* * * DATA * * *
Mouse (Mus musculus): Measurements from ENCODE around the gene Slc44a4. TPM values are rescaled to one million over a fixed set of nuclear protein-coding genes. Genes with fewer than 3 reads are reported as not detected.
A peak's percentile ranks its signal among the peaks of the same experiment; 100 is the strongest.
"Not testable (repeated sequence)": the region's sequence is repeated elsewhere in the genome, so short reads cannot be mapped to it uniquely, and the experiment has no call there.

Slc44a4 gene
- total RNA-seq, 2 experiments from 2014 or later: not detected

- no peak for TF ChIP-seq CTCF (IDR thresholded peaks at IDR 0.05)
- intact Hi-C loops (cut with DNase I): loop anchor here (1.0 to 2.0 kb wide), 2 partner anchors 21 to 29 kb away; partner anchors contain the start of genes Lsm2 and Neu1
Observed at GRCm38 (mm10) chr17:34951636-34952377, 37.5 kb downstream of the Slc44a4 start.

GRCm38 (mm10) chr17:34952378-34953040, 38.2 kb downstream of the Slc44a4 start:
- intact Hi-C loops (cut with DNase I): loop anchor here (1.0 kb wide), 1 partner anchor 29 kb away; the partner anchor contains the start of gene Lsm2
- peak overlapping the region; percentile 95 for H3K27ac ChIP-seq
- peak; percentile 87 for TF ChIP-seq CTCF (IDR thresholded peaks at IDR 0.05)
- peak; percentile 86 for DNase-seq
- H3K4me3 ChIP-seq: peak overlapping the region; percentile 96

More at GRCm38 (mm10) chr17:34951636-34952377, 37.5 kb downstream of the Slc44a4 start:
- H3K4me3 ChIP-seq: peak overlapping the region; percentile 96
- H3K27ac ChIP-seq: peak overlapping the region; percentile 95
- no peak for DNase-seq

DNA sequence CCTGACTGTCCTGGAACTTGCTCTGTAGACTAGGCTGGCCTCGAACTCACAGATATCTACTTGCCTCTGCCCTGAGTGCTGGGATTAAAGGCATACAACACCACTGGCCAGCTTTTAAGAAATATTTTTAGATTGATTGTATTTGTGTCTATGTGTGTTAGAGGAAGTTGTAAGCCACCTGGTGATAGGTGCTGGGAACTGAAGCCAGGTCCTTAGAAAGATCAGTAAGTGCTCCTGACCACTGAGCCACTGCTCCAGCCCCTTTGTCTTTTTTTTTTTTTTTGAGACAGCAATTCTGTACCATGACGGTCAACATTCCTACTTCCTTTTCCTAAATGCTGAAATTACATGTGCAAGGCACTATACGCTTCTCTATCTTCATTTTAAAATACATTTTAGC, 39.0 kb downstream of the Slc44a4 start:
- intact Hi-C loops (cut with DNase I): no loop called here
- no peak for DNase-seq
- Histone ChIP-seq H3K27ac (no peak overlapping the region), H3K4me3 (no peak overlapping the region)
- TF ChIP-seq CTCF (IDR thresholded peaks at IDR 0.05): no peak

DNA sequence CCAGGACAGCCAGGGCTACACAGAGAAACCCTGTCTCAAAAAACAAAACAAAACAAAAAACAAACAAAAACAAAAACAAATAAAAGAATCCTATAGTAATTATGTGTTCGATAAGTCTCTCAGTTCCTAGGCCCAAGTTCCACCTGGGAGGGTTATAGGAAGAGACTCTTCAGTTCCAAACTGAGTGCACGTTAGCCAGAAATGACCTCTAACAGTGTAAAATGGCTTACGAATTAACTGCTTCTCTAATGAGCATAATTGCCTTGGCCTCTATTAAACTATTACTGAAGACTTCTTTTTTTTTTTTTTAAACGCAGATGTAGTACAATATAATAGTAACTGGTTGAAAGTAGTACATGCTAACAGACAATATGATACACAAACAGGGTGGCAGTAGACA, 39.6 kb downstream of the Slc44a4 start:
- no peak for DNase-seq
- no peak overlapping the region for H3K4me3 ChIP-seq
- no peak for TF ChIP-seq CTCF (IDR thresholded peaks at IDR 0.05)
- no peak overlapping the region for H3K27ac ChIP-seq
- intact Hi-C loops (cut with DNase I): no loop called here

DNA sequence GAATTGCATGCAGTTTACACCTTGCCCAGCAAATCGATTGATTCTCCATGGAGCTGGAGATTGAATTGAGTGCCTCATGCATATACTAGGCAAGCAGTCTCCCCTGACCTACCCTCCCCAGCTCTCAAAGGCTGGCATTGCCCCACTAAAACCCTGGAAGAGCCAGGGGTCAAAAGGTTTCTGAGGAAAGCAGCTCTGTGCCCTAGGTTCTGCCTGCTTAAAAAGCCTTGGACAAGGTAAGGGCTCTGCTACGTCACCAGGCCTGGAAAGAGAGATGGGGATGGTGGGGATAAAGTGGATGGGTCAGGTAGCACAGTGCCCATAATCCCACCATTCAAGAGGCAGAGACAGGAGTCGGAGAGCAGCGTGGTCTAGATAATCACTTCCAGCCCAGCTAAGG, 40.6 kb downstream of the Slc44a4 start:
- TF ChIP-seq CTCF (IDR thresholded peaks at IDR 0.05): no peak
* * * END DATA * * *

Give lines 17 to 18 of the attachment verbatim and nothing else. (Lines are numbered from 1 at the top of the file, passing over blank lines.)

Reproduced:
- H3K27ac ChIP-seq: peak overlapping the region; percentile 95
- no peak for DNase-seq